• An interior system capable of tracking keys and cell phones and providing reminders for appointments and routine home maintenance services
• Windows, lighting, locks, security systems and heating and cooling systems all controlled by Wi-Fi
Not many people know that virtually everything in a home can be managed through a Wi-Fi network, but integrating these intelligent wireless systems into a house would greatly increase the owners’ quality of life in countless ways.
What is the best $100 you recently spent? What and why?
Going to TEDx talks. First of all, I’ve learned so much from the talks themselves. Some are in my field, but others are about emerging fields and thinking outside the lines. It’s important to widen your thinking, to be willing to open yourself up to ideas that are new and different and maybe a little outside your comfort zone.
But going to the TEDx talks in person is a game-changer. You’re not just passively consuming the talks, you are actively meeting and engaging with people who think differently, who make their living thinking differently. And other people who, like you, want to immerse themselves in that world. Nothing is better than making that personal connection.
What software and web services do you use? What do you love about them?
There’s a product called Air Magnet that allows you to simulate things and answer critical questions such as, “How will the Wi-Fi work if there are 100 people in the room? What if there are 300 people?” It helps you understand how to maximize the performance of Wi-Fi, and it also shows what kind of interference you might have, say from a microwave oven or glass. There are so many things that can interfere with the effectiveness of Wi-Fi. Air Magnet is the Swiss Army knife for our industry, so we really use it a lot. It’s incredible.
What is the one book that you recommend our community should read and why?
Shackleton’s Way: Leadership Lessons from the Great Antarctic Explorer
By Margot Morrell and Stephanie Capparell
As an entrepreneur, sometimes things seem daunting. You have a problem with a client, or you have a cash-flow issue, or you have a marketing challenge, and it gets really difficult. But the problems really start when you see the challenge and you get down on yourself, down on your team. Because then, you stop being a leader.
I learned so much about leadership from the Shackleton expedition, and how the captain of the ship (so to speak) really drives the success of the group. There are five key principles. The first is optimism. Shackleton was stuck in Antarctica, far from help, far from anything, in an impossible situation; he recognized that to survive, he had to be an optimist. If he wasn’t, everyone would give up because the odds were overwhelmingly against surviving. It would be easy to say, what’s the point, we’re all going to die. But he was very optimistic.
Second, he became a remarkable communicator. He made his crew feel like his inner circle and he kept people focused on the task at hand and solving the problem. He also became very flexible. Shackleton was an amazing planner, but he recognized that, “Hey, we’re stuck in Antarctica. Anything could happen.” You had to have plans B, C and D, right on down the alphabet.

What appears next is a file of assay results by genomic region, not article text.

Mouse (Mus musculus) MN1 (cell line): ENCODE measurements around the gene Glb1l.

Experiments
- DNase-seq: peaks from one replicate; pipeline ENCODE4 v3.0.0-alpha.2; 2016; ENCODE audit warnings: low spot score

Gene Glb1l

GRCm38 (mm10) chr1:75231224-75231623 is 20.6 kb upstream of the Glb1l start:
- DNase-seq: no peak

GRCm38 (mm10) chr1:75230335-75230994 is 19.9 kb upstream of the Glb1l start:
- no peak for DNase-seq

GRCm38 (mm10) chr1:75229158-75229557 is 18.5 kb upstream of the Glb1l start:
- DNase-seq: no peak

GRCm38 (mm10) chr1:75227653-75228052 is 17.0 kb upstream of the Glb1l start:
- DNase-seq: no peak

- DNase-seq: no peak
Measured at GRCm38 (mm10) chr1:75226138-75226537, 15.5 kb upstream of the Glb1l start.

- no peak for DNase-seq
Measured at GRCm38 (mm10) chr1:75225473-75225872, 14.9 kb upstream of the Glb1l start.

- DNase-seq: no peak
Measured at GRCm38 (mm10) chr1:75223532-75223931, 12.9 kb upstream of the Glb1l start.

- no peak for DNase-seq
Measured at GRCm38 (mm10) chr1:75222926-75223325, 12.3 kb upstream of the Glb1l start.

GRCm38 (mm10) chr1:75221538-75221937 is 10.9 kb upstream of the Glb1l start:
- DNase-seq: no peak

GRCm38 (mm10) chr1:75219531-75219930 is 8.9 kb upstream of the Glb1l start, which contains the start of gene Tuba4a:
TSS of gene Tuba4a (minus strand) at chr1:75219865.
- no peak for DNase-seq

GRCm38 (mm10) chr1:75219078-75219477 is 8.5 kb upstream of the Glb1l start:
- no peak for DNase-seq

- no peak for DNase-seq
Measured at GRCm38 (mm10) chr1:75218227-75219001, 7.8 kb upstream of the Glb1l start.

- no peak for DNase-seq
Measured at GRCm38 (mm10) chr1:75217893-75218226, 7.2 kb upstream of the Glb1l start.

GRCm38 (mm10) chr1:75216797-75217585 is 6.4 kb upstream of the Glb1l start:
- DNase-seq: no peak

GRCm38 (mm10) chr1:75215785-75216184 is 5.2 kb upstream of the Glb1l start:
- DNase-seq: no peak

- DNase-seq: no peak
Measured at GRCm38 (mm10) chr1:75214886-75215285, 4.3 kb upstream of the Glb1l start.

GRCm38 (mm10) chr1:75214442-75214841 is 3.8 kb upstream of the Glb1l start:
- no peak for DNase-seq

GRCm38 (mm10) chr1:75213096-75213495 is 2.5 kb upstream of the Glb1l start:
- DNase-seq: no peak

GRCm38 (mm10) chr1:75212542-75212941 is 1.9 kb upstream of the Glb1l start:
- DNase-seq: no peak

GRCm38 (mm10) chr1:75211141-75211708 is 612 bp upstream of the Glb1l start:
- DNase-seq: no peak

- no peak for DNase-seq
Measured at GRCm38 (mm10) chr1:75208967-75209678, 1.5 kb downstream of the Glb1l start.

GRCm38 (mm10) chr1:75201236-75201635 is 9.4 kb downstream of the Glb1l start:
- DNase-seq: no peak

Fourth, he set an example. He never asked anyone to do anything that he wouldn’t or couldn’t do himself. He lead by example and kept them focused on doing the things that needed to be done to survive. Finally, he encouraged enjoyment. He kept up everyone’s morale. Those guiding principles allowed him to be successful. When you think that he didn’t lose a man… I mean, Shackleton climbed a mountain with ropes that nobody has ever climbed — ever. He did the impossible, day in and day out.
I use that as my guidebook because when you’re in a business, stuff happens. The same principles will see you through. And no matter how dire the situation, there is opportunity in it, opportunity to succeed.
And at least you’re not in Antarctica.
What people have influenced your thinking and might be of interest to others?
When I worked at American Express, I learned a tremendous amount from the leadership team. Everything there is about the customer and that had profound impact on me. I had terrific role models: Anré Williams, who is now one of the presidents there, and Kenneth Chenault, the CEO. Ken took me out to lunch, and he took the time to explain a lot of things. They helped me understand what I need to do to be successful. It’s thanks to them that I’m so focused on the customer.
Other companies that I continue to follow with interest are Twitter and Apple — Steve Jobs was phenomenal. I read Fast Company and Inc. Magazine because there is always something new to learn. Uber and Airbnb are driving a new business model. It’s automobiles or hotel rooms, but really it’s all done through technology. It’s an amazing and exciting time.
And then there are the TED talks, challenging you to try different perspectives in solving problems.